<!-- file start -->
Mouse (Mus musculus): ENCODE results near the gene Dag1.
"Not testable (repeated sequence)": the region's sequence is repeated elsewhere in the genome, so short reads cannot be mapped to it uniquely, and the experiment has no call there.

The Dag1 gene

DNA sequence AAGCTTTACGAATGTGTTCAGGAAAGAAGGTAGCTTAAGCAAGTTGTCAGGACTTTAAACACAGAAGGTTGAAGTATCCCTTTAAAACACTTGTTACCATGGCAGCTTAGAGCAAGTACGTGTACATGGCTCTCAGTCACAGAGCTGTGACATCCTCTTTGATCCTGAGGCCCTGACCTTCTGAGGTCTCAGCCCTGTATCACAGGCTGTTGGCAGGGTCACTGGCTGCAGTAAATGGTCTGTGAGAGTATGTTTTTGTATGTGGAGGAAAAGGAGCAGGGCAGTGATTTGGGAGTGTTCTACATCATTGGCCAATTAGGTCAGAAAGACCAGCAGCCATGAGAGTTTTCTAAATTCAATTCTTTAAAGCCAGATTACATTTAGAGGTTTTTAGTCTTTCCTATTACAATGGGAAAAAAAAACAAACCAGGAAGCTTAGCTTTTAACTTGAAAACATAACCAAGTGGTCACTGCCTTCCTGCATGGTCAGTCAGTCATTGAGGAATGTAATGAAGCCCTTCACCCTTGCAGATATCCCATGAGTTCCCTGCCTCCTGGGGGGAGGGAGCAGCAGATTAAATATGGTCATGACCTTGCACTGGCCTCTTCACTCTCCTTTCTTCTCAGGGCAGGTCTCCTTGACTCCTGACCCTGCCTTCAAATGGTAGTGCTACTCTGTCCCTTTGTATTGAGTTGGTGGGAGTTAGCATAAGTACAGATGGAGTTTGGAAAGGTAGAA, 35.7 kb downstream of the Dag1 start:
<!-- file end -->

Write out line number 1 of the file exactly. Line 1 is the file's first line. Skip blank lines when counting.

Mouse (Mus musculus): ENCODE results near the gene Dag1.